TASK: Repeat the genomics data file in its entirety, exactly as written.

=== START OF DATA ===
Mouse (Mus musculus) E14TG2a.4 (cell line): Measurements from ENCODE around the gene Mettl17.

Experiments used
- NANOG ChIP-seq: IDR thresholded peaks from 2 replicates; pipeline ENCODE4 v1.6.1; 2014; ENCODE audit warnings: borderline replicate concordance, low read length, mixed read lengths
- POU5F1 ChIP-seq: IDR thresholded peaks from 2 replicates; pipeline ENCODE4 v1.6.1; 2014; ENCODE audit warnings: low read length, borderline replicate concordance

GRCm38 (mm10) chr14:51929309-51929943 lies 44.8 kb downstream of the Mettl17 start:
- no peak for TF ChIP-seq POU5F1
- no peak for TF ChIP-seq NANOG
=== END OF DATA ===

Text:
Mouse (Mus musculus) E14TG2a.4 (cell line): Measurements from ENCODE around the gene Mettl17.

Experiments used
- NANOG ChIP-seq: IDR thresholded peaks from 2 replicates; pipeline ENCODE4 v1.6.1; 2014; ENCODE audit warnings: borderline replicate concordance, low read length, mixed read lengths
- POU5F1 ChIP-seq: IDR thresholded peaks from 2 replicates; pipeline ENCODE4 v1.6.1; 2014; ENCODE audit warnings: low read length, borderline replicate concordance

GRCm38 (mm10) chr14:51929309-51929943 lies 44.8 kb downstream of the Mettl17 start:
- no peak for TF ChIP-seq POU5F1
- no peak for TF ChIP-seq NANOG